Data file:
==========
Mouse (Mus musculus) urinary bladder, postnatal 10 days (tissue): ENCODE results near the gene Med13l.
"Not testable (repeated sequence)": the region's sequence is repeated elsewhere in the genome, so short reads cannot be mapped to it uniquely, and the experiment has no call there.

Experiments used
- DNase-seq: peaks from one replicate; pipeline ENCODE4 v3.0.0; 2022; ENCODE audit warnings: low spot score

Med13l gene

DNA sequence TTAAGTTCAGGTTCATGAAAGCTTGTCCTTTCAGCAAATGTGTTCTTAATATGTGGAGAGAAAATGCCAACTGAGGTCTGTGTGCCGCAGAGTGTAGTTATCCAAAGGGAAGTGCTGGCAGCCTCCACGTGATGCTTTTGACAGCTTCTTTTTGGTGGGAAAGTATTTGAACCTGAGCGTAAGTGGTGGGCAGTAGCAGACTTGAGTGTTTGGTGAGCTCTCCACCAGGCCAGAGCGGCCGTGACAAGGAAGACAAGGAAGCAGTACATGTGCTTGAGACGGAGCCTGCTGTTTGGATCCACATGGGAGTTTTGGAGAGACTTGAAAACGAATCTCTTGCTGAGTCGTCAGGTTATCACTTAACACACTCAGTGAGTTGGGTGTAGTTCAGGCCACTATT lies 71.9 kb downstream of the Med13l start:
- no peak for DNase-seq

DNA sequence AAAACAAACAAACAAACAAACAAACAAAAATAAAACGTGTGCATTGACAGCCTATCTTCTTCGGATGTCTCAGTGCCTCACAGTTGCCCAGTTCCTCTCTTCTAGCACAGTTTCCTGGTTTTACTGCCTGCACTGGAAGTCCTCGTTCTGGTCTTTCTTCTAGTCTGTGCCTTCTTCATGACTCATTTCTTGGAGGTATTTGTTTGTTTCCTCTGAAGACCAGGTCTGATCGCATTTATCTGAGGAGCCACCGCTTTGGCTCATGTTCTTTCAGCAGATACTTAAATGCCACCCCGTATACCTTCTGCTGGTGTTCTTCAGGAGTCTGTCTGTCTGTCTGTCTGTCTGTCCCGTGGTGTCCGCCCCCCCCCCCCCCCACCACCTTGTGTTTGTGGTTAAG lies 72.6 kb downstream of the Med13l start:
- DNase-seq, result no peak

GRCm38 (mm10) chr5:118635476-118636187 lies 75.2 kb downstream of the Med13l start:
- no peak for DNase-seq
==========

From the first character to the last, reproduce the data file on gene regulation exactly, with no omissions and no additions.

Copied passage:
Mouse (Mus musculus) urinary bladder, postnatal 10 days (tissue): ENCODE results near the gene Med13l.
"Not testable (repeated sequence)": the region's sequence is repeated elsewhere in the genome, so short reads cannot be mapped to it uniquely, and the experiment has no call there.

Experiments used
- DNase-seq: peaks from one replicate; pipeline ENCODE4 v3.0.0; 2022; ENCODE audit warnings: low spot score

Med13l gene

DNA sequence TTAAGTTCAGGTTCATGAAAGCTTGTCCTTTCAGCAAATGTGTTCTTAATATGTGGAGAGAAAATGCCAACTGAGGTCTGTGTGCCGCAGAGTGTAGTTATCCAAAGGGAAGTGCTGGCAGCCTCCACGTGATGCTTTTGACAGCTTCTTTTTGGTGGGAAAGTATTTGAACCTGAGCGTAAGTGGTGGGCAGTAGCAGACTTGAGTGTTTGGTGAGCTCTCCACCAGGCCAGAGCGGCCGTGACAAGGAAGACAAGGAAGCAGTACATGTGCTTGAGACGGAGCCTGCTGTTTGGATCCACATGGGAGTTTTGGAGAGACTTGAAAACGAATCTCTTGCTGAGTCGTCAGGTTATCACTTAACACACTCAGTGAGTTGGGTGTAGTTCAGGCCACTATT lies 71.9 kb downstream of the Med13l start:
- no peak for DNase-seq

DNA sequence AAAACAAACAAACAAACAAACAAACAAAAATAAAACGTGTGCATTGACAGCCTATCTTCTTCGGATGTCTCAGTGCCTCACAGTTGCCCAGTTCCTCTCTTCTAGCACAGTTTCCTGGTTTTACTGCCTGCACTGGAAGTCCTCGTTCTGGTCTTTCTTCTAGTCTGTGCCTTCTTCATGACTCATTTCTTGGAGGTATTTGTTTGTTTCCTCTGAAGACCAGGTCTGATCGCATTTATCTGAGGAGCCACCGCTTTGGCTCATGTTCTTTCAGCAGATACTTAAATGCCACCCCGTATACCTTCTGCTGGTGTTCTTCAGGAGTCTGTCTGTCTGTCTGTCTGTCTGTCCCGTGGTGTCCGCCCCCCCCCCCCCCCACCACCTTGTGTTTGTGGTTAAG lies 72.6 kb downstream of the Med13l start:
- DNase-seq, result no peak

GRCm38 (mm10) chr5:118635476-118636187 lies 75.2 kb downstream of the Med13l start:
- no peak for DNase-seq